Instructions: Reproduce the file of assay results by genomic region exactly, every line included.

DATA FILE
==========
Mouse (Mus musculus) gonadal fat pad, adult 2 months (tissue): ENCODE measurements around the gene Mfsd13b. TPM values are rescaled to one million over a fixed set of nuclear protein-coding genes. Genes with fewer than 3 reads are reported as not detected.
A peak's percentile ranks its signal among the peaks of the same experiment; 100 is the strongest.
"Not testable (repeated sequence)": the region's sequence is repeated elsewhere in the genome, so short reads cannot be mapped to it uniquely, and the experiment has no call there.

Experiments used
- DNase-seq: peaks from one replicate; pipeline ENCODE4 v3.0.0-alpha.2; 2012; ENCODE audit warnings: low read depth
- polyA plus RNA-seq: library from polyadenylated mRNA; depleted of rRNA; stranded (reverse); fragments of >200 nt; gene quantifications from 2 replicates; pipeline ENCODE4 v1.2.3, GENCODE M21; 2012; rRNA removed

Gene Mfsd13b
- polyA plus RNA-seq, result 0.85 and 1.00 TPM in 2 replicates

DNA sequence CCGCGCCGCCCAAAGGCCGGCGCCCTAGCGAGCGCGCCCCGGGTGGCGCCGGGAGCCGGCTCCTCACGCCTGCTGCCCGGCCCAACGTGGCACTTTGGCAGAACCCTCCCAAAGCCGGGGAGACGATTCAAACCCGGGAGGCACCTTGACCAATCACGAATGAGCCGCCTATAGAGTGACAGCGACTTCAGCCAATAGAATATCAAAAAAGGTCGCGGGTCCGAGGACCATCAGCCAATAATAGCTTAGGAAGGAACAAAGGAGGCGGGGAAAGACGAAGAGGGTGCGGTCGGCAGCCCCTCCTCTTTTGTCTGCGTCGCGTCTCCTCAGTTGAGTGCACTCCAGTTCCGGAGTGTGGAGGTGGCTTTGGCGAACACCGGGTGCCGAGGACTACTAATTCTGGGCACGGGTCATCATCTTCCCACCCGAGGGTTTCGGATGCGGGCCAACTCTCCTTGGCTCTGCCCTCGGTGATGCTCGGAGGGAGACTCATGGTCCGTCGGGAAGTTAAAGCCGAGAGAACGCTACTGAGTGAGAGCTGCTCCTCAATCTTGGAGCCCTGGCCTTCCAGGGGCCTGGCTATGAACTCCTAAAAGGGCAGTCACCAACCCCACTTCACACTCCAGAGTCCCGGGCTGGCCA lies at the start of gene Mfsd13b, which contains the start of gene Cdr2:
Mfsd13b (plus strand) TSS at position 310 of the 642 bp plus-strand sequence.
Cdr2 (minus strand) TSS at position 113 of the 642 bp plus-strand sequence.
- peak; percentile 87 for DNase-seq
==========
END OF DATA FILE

Mouse (Mus musculus) gonadal fat pad, adult 2 months (tissue): ENCODE measurements around the gene Mfsd13b. TPM values are rescaled to one million over a fixed set of nuclear protein-coding genes. Genes with fewer than 3 reads are reported as not detected.
A peak's percentile ranks its signal among the peaks of the same experiment; 100 is the strongest.
"Not testable (repeated sequence)": the region's sequence is repeated elsewhere in the genome, so short reads cannot be mapped to it uniquely, and the experiment has no call there.

Experiments used
- DNase-seq: peaks from one replicate; pipeline ENCODE4 v3.0.0-alpha.2; 2012; ENCODE audit warnings: low read depth
- polyA plus RNA-seq: library from polyadenylated mRNA; depleted of rRNA; stranded (reverse); fragments of >200 nt; gene quantifications from 2 replicates; pipeline ENCODE4 v1.2.3, GENCODE M21; 2012; rRNA removed

Gene Mfsd13b
- polyA plus RNA-seq, result 0.85 and 1.00 TPM in 2 replicates

DNA sequence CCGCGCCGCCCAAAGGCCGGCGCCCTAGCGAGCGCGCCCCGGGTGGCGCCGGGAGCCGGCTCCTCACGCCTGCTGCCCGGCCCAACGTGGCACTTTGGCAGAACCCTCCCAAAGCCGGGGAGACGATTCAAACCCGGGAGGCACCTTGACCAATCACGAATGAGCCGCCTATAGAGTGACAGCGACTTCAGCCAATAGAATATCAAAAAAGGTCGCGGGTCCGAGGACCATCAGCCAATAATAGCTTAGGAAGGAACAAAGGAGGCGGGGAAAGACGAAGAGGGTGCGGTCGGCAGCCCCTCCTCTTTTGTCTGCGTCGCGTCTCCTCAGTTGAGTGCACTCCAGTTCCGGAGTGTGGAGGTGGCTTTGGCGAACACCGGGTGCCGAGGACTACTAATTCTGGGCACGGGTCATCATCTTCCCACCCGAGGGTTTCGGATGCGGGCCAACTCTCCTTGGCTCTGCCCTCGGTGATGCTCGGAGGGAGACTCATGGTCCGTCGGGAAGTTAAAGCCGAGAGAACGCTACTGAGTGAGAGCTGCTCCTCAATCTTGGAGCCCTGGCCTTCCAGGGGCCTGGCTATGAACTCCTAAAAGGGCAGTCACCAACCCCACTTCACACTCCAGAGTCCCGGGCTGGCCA lies at the start of gene Mfsd13b, which contains the start of gene Cdr2:
Mfsd13b (plus strand) TSS at position 310 of the 642 bp plus-strand sequence.
Cdr2 (minus strand) TSS at position 113 of the 642 bp plus-strand sequence.
- peak; percentile 87 for DNase-seq